There are civilian attorneys in many states who are former Judge Advocates and who do have significant skill and experience effectively representing Soldiers in military proceedings. However, there are also numerous non-lawyer entities who purport to provide legal advice to Soldiers, but who are not qualified to do so, as well as licensed attorneys with civilian trial expertise, but who are insufficiently familiar with military justice and processes. Be sure that you only get advice regarding military legal processes from a licensed attorney who has significant experience with military courts and boards.
TDS Judge Advocates are licensed and qualified to advise Soldiers regarding military adverse actions.
(515) 608 - 6837
NOTE: IAARNG TDS Judge Advocates are drilling Guardsmen who perform civilian attorney jobs when not on drill. TDS counsel are available for consultations year round, however it is not possible to monitor this number 24 hours a day. Please LEAVE A VOICEMAIL with reliable contact information. Your call will be returned within 12-48 hours, or sooner during drill weekends.
Iowa Army National Guard Trial Defense Service
233rd JAG Detachment
7105 NW 70th Ave
Johnston, Iowa 50131-1824
KNOW YOUR RIGHTS!
Iowa Code, Chapter 29B.32
(ICMJ Article 32)
"No person subject to this code may compel any person to make a self-incriminating statement or to answer any question...which may tend to incriminate the person."
You DO NOT have to provide statements to investigative authorities. Often, it may be against your interest to do so. If you are questioned by an investigating officer, you should assert your right to remain silent under Article 32, ICMJ and state that you wish to consult with an attorney before answering any questions. Contact TDS immediately to set up a consultation.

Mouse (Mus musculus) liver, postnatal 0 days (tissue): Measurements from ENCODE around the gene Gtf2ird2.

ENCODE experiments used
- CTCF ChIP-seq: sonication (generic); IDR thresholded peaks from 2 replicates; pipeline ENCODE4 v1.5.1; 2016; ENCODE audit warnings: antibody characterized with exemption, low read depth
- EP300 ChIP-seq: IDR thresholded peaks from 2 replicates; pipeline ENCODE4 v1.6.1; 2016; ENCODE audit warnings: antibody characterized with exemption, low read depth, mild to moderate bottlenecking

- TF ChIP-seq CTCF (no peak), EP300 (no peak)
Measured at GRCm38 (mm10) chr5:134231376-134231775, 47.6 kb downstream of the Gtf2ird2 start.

If you are suspected of having committed misconduct, a superior, commander, or investigating officer MUST inform you (1) what misconduct they believe you may have committed, (2) that you do not have to make any statements regarding the alleged misconduct, and (3) that any statements you do make may be used as evidence against you at court-martial.
You are entitled to consult with a lawyer before making any oral or written statements or consenting to any search. TDS consultations are free to all Soldiers.
Remaining silent until you have had a
chance to discuss your rights with a TDS attorney may be your best option, even if this annoys the investigator or your command. Even where the Soldier has done nothing wrong, waiving the right to silence and answering questions can place them under scrutiny if their answers are not believed. Admitting to wrongdoing without the benefit of counsel may swiftly end your military career, or worse. Conversely, lying to a superior or investigator is a separate offense and typically only leads to the Soldier finding themselves in even worse trouble.
The ONLY option that cannot land the Soldier in more trouble is asserting Article 32 and consulting with TDS prior to answering any questions. Inform the investigating officer: "I want to consult with an attorney. I do not want to answer any questions. I do not consent to any searches."
This should halt any questioning and allow the Soldier a reasonable amount of time (at least 30 days) to consult with legal counsel.
NOTE: Article 32 only applies to questioning directed at you, regarding your own suspected misconduct. You may not refuse to answer questions about another Soldier's misconduct, unless the answer directly implicates you in committing misconduct.
Article 32 also does not protect you from investigations regarding the loss of property (FLIPLs) where the issue is negligence and not misconduct.